What do we really know about poverty and inequality?

So... I wanted a picture for this blog but couldn't find anything to fully express the geekiness of what follows. Here's a nice picture of some cliffs instead.

There’s an iron rule of development research which says that when two or more researchers are gathered together at some point they’ll start complaining about how awful the data is.  This is quite true.  But of course it doesn’t stop any of us who do research from expounding our insights about poverty and inequality with great certainty.  And the strange thing is that we know least about the things that we talk about most. 

Usually when we talk about poverty and inequality we’re talking about incomes.  And what do we know about incomes?  Well, the gold standard is probably the World Bank’s Living Standards Measurement survey.  It’s wonderful geek-fodder: huge amounts of information on incomes, assets, educational outcomes etc etc, all disaggregated for regions and gender and everything.  But…..only five countries in Sub-Saharan Africa have LSMS surveys which include income data available on the Bank’s website.  Of which only two are after 2000.  This is perhaps not surprising – these surveys are expensive and costs millions of dollars to do properly. 

It’s not quite as bad as it first looks. Another 30 countries have other surveys done after 2000 which measure what households earn or what they spend, all collected in one place by the quite brilliant International Household Survey Network.  It’s data from all these surveys which are crunched together by the World Bank and used to compile the World Development Indicators and the PovCal Net database.  These aren’t all exactly the same – some ask about income, some about how much households spend, but it’s possible to add them together. Together, they cover 82% of the population of Sub-Saharan Africa.  Which is not bad but not great.  It’s rather like making confident assertions about poverty and inequality in the European Union without any data on the UK, Greece, Switzerland or Sweden. 

But though incomes data is patchy, we know much more about the assets owned by poor households, including land, housing and things like bicycles and radios thanks to the USAID programme of Demographic and Health Surveys (DHS) and UNICEF’s Multiple Indicator Cluster Surveys (MICS).  Together information from these surveys collected after 2000 covers 99% of the population of Sub-Saharan Africa. Researchers have used these to create measures of poverty based on assets (e.g. here), but this approach hasn’t really hit the mainstream.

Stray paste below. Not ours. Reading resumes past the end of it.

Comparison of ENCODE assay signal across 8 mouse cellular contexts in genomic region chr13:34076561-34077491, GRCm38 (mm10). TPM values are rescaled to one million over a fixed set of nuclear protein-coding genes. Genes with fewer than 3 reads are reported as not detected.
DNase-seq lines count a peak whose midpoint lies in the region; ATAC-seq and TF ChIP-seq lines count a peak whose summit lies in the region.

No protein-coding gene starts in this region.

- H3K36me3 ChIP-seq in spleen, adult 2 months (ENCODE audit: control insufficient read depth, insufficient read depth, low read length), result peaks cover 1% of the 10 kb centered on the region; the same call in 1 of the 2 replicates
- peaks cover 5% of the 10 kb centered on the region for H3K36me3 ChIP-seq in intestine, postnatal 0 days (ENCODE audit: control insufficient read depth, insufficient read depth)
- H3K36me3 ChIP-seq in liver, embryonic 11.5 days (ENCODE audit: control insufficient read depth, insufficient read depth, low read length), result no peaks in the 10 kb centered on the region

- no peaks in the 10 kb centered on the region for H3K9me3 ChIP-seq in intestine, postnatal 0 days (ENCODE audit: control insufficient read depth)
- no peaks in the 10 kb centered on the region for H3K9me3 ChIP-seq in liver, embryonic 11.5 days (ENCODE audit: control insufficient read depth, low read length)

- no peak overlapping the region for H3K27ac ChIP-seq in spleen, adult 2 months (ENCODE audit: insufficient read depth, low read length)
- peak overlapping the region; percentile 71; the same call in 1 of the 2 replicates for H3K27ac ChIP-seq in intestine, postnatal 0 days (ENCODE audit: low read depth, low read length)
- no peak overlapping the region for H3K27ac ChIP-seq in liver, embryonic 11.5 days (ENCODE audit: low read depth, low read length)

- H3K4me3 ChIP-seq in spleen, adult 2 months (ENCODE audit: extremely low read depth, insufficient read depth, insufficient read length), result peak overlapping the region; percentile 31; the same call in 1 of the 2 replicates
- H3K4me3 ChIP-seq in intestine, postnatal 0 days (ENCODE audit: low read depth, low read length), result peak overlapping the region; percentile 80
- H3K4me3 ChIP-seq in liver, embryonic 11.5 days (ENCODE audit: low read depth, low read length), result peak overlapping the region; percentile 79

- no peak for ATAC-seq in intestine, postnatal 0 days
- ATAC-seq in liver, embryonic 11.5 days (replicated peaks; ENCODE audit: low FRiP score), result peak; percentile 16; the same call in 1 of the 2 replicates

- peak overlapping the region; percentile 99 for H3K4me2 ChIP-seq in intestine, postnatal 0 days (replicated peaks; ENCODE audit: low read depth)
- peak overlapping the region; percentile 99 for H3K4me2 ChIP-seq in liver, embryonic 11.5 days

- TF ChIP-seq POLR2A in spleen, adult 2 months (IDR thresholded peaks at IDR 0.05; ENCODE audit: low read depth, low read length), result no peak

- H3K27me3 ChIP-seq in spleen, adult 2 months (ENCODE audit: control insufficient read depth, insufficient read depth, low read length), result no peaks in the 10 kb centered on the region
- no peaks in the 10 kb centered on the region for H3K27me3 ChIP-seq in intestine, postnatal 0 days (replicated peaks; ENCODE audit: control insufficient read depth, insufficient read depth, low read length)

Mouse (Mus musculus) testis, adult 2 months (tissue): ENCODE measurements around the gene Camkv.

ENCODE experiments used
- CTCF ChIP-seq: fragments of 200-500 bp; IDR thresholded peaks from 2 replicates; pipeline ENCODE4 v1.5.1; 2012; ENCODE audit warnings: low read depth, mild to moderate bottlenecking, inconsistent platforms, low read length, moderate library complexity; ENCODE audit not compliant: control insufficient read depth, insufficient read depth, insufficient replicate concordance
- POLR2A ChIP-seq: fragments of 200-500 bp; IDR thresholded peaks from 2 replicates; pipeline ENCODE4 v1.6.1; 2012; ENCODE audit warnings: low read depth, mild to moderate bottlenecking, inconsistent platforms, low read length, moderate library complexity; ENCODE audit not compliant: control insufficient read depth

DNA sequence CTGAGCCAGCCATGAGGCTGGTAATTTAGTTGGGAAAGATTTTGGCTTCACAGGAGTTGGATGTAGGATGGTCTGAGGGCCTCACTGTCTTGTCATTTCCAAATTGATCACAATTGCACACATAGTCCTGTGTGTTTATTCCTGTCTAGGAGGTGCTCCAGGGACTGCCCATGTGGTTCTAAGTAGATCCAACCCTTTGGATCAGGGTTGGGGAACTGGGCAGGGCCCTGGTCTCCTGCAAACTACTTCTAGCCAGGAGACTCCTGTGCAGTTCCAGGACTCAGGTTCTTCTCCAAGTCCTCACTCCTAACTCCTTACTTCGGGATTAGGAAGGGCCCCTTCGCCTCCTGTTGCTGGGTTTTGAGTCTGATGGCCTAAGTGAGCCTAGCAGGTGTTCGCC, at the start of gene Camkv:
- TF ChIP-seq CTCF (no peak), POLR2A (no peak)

It seems odd that we know more about assets at a household level, but talk more about incomes when we’re talking about poverty.  One reason might be that income is such a (superficially) clear, simple and persuasive indicator.  Especially with the extra development of ‘purchasing power parity’ that lets you compare with apparent confidence between countries (though see Angus Deaton’s deconstruction of the PPP methodology – it’s not quite as simple as it looks, folks).  By contrast, assets are tricky things to add up and compare with each other. How would you compare, for example, a household that had a tin roof and a radio, with one that had a bicycle and two chickens; or one hectare and a cow versus two hectares and a goat.  It has been done, but it’s a lot harder to explain than ‘Ms X earns less than one dollar a day’.

Another reason might well be the politics.  As my clever colleague Milo Vandemoortele argued very eloquently to me in an email exchange, if policy makers start to talk about asset inequalities then they might be expected to act on them.  Land redistribution anyone?  Probably not.  People tend to steer clear of data that tells them things they really don’t want to know.  And of course, an exclusive focus on incomes fits very nicely with a story about poverty reduction that begins and ends with economic growth.  But once you bring in assets, things look a bit different and a lot more political.

I thought that we didn’t talk about asset inequality because the information wasn’t there.  But it is, and in fact it’s better than our incomes data.  Using the two together would provide much better information on poverty – think about the difference between someone in the UK earning £30,000 who owns their own house, and someone on the same income without any property. 

Researchers are toiling away for hours to collect this stuff.  Let’s try to use it as well as we can, no?